Researchers Optimize HPC Software at Interdisciplinary Hackathon
High-performance computing is all about speed. One of the fastest ways for researchers to refine their projects is through hackathons where they have access to the latest HPC hardware, as well as support from their peers.
Georgia Tech hosted a virtual open hackathon held Jan. 18-26, for participants to advance and test ongoing software on powerful HPC hardware. On the final day, teams presented research showcasing insightful applications in physics, medicine, computer science, and more.
School of Computational Science and Engineering (CSE) Assistant Professor Spencer Bryngelson coordinated the event with NVIDIA and the OpenACC Organization. This is the second hackathon Bryngelson has organized since arriving to Georgia Tech in 2021.
“Overall, this hackathon went really well once again,” Bryngelson said. “I am impressed with the presentations, and I hope that the teams leave satisfied with the progress made on their projects.”
Researchers from academia, national laboratories, and industry formed six teams in the event. Research scientists from NASA, NVIDIA, and Georgia Tech served as mentors to help teams through their projects and using available HPC hardware.
Georgia Tech researchers swarmed the hackathon with representation from nine schools spanning three colleges. These include: the Daniel Guggenheim School of Aerospace Engineering, School of Civil and Environmental Engineering, School of Chemical and Biomolecular Engineering, School of CSE, School of Computer Science, School of Computing Instruction, the George W. Woodruff School of Mechanical Engineering, School of Physics, and the Wallace H. Coulter Department of Biomedical Engineering- an academic unit shared among Emory University, Georgia Tech, and Peking University.
One team participated in the hackathon to accelerate their software that simulates particle assembly, an area with application in geomechanics, materials science, and even pharmacology. At the end of the hackathon, the team accelerated their entire two-dimensional simulation algorithm by 78 times and by 29 times in a three-dimensional subprocess.
A second team used the hackathon to improve their Monte Carlo algorithm with applications in nuclear physics. Specifically, the group improved precision of tracking particle spins through electric and magnetic fields.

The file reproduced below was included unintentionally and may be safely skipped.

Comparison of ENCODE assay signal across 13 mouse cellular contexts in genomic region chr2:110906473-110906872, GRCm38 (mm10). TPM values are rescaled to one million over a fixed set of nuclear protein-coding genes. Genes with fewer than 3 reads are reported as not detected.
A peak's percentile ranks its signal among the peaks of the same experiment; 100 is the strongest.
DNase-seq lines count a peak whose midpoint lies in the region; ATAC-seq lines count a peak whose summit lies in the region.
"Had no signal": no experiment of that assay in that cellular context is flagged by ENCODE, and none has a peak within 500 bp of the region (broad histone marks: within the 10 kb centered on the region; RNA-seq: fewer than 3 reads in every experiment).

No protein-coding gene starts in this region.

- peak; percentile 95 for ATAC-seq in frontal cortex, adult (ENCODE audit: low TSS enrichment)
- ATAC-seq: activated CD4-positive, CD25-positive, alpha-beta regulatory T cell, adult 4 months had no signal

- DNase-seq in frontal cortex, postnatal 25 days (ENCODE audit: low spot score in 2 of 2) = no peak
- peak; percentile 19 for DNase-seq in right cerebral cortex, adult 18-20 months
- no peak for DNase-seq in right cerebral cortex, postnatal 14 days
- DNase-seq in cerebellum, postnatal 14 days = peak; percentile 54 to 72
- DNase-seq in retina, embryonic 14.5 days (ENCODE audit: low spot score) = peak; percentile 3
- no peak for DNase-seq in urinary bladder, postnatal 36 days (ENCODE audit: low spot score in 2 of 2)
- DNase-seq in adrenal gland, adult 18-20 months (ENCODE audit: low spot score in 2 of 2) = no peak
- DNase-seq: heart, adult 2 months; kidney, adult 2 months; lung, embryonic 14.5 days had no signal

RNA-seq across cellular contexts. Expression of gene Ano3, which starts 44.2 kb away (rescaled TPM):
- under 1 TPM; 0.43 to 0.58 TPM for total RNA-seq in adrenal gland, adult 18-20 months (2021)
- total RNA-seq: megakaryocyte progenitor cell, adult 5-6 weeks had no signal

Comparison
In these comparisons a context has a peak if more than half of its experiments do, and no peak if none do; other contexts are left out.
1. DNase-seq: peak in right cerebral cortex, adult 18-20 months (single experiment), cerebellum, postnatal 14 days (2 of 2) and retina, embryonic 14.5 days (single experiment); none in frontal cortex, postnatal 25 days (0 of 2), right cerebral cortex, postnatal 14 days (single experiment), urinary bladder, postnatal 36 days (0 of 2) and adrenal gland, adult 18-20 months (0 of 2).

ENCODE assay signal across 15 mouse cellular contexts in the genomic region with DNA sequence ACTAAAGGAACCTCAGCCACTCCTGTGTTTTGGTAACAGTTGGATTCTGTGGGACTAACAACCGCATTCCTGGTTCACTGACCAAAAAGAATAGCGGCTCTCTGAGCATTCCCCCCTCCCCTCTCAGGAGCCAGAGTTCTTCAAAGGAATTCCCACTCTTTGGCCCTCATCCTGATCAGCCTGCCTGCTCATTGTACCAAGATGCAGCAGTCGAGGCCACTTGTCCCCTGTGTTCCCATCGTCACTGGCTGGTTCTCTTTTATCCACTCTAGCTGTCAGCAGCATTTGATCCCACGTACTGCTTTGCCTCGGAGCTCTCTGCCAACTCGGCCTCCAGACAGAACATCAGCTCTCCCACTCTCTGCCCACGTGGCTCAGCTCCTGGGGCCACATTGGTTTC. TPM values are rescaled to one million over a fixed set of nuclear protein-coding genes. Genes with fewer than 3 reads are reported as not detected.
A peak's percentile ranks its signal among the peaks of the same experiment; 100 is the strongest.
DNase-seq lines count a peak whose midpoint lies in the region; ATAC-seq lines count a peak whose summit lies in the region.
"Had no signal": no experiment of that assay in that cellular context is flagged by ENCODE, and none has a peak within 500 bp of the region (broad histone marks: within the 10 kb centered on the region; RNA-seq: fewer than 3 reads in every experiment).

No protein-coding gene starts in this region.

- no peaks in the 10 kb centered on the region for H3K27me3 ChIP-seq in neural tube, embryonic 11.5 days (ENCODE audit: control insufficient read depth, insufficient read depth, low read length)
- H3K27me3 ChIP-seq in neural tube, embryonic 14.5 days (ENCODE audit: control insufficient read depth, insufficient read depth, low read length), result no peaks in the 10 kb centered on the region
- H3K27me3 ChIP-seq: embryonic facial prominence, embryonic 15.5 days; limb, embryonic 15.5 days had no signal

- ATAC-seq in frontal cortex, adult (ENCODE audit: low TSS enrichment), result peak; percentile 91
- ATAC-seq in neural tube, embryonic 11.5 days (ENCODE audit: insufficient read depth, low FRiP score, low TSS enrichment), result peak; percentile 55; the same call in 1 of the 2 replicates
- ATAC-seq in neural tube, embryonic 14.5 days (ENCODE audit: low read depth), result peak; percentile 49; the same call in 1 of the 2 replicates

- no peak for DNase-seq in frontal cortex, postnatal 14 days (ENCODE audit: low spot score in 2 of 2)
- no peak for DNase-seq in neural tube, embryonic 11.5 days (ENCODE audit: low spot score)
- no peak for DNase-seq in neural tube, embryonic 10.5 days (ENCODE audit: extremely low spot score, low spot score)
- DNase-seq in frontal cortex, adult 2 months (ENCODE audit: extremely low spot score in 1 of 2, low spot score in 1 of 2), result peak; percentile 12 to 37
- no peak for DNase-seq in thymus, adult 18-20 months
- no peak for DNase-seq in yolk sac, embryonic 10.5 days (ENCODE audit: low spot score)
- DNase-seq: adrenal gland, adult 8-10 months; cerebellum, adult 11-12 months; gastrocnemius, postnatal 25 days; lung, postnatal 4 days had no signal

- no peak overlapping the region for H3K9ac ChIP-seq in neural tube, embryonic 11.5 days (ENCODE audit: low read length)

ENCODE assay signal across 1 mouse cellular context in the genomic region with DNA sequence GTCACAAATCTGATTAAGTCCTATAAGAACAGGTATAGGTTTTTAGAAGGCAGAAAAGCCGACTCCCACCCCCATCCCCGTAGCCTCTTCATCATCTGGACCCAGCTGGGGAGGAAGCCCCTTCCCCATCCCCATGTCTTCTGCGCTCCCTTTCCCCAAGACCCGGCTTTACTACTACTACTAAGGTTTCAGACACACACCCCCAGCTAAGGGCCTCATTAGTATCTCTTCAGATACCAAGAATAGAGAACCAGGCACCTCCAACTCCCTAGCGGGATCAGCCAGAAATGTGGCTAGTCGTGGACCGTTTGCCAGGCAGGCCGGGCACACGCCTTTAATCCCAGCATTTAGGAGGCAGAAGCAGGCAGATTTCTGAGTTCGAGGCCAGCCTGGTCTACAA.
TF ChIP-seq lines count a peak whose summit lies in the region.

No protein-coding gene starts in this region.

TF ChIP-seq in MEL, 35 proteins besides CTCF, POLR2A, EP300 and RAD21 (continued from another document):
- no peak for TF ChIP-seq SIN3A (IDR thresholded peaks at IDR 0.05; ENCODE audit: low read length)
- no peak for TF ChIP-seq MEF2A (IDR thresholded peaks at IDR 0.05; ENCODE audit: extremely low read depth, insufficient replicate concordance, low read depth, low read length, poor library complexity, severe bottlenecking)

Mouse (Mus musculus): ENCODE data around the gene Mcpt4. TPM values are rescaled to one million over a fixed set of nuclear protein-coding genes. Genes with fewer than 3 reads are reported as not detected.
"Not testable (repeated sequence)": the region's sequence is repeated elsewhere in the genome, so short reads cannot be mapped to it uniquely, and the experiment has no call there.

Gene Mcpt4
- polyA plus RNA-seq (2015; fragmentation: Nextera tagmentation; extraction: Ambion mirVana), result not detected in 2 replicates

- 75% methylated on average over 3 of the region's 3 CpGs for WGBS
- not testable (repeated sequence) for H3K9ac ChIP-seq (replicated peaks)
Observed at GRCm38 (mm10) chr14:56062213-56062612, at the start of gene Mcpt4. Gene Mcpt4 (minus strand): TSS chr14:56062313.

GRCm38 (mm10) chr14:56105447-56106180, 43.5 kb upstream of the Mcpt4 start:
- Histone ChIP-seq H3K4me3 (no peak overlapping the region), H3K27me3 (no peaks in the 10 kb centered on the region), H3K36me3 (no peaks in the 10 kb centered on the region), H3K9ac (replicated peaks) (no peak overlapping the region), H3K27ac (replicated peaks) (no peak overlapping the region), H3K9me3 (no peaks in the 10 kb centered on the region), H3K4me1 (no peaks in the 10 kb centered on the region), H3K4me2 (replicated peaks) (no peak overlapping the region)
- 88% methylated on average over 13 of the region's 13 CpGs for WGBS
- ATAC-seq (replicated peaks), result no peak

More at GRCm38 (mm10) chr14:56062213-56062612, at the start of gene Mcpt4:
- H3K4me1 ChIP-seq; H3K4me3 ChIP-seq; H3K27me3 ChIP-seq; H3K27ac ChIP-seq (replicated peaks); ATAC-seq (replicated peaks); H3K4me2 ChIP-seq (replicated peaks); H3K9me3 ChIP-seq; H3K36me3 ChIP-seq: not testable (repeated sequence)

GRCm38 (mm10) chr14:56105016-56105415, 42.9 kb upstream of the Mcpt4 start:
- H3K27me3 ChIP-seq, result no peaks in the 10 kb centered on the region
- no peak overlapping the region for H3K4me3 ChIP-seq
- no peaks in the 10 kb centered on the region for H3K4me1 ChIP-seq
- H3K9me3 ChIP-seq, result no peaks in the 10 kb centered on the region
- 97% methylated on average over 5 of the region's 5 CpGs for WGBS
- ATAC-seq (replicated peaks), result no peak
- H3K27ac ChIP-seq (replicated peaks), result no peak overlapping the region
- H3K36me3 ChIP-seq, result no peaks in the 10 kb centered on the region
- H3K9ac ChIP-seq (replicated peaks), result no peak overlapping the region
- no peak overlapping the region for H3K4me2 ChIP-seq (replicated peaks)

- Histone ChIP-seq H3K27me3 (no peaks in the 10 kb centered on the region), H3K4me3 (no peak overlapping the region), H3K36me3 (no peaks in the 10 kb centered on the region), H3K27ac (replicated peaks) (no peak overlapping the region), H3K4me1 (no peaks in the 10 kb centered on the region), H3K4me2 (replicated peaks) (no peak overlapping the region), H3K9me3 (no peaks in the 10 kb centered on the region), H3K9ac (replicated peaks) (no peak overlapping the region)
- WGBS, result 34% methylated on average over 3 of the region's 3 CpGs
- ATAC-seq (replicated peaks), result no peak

Another team also optimized a Monte Carlo simulation, but with application to better study and improve oxygen exchange between body tissue. Here, the team needed to accelerate their code to track over 2.5 million photons during propagation. By the end of the hackathon, their code’s speed improved by 20 times.
While all six teams saw refinement of their individual projects, the hackathon also presented an immediate and tangible environmental benefit for all.
Software optimization makes supercomputers more energy efficient. Teams preserved energy costs the equivalent of removing 50 vehicles from use for a year and planting over 3,800 tree saplings through improvements developed during the hackathon.
“This hackathon was absolutely worth it,” said Ruijia Wang, a Ph.D. student in Tech’s School of Civil and Environmental Engineering. “It was a great learning experience and the potential application that we developed for our program is enormous.”
Teams ran their computer codes and programs on the latest HPC hardware available at Georgia Tech. The hackathon employed 81 total CPUs from Intel and AMD and 21 GPUs from NVIDIA, including the A100, A40, Tesla V100, and Quadro Pro models.
These CPUs and GPUs used in the hackathon belong to Georgia Tech’s Instructional Cluster Environment (ICE). ICE is a collection of two different computer clusters managed by the College of Computing and Partnership for an Advance Cluster Environment (PACE).
The ICE project originated in 2018 as an educational resource for graduate and undergraduate students to gain first-hand scientific computing experience. Along with using ICE in credit-bearing courses at Georgia Tech, PACE research scientists use ICE to host tutorials and workshops for researchers to improve their computational skills, like hackathons.
While the hackathon provided participants with opportunities to advance their research, it also acted as a laboratory for NVIDIA, and the HPC community overall, to study the latest hardware in action and attain user feedback.
This mutual relationship between hardware and software developers ensures the HPC field progresses forward together to continue overcoming computational challenges of the future.
“Thank you to the event co-sponsors, NVIDIA and OpenACC, and the additional mentors from NASA that helped make this hackathon happen,” Bryngelson said. “I would also like to acknowledge and thank the PACE team at Georgia Tech, who served dual roles as mentors and made sure the computing happened. We’re very fortunate to have such great people like them helping in so many different ways.”